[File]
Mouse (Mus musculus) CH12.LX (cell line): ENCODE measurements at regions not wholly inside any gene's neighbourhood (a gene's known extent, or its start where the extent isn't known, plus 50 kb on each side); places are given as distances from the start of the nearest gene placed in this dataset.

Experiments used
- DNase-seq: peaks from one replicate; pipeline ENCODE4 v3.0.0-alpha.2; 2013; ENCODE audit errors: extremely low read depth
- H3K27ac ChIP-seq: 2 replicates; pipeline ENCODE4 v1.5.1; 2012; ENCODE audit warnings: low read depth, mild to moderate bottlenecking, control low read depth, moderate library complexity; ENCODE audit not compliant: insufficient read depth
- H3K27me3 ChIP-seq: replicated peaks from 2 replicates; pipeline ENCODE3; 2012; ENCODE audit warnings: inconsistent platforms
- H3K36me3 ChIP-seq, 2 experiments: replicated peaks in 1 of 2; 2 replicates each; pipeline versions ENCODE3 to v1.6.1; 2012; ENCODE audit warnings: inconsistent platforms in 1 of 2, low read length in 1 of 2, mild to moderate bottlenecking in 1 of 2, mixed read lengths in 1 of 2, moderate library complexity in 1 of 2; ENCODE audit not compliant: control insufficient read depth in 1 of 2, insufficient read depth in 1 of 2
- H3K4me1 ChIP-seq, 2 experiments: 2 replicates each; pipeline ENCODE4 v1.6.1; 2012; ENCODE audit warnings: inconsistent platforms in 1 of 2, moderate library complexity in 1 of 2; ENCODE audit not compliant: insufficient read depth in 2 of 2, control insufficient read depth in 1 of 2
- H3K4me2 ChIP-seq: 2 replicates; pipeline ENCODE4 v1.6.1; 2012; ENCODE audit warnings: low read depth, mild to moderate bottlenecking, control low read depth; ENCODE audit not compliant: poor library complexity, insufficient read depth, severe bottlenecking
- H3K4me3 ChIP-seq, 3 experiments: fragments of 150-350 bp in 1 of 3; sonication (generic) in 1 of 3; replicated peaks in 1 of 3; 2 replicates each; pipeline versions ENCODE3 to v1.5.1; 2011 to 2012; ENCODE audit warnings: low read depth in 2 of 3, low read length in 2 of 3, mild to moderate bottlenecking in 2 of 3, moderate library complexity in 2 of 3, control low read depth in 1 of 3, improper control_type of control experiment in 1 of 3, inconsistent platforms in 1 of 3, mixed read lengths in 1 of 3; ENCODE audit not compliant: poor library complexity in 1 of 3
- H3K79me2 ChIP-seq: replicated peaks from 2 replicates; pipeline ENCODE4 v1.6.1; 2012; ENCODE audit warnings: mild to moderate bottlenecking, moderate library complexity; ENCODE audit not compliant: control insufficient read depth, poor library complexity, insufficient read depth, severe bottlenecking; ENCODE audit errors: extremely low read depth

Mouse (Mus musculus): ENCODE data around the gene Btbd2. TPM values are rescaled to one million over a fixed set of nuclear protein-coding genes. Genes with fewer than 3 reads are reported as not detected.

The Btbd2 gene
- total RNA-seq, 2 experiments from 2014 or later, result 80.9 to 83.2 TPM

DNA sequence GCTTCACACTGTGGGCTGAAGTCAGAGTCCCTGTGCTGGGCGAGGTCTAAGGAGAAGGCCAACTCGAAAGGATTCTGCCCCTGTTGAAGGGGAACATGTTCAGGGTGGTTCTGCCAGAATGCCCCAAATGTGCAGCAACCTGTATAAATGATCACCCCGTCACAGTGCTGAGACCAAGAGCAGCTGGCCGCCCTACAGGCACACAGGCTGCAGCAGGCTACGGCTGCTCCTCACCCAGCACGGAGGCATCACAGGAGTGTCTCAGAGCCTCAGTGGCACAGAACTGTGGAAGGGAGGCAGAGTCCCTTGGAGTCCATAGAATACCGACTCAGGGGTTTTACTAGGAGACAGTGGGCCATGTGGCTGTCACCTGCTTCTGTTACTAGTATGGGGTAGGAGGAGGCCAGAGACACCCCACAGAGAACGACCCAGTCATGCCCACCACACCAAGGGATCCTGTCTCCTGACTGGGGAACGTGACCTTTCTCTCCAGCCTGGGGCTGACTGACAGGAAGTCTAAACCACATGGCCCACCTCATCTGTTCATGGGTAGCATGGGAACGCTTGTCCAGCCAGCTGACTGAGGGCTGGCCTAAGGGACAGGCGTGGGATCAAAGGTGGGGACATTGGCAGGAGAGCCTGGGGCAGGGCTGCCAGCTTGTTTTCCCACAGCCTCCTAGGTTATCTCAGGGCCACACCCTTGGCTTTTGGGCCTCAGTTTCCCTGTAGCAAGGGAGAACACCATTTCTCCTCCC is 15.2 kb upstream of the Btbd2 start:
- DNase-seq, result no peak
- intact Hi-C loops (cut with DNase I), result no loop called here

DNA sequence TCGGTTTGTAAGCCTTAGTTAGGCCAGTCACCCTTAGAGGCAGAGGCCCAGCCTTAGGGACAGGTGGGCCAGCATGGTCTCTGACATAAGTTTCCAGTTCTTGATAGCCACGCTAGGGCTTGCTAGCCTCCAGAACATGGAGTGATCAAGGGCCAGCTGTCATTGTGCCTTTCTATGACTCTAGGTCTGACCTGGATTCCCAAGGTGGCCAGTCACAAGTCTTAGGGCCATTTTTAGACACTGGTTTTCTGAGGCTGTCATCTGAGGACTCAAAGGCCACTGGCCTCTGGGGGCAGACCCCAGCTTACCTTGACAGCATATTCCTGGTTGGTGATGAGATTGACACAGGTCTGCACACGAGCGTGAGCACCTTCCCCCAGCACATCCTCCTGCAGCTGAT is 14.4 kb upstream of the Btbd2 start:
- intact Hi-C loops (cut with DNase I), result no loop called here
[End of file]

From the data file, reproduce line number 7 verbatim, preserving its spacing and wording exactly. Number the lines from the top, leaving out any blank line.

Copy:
- H3K4me1 ChIP-seq, 2 experiments: 2 replicates each; pipeline ENCODE4 v1.6.1; 2012; ENCODE audit warnings: inconsistent platforms in 1 of 2, moderate library complexity in 1 of 2; ENCODE audit not compliant: insufficient read depth in 2 of 2, control insufficient read depth in 1 of 2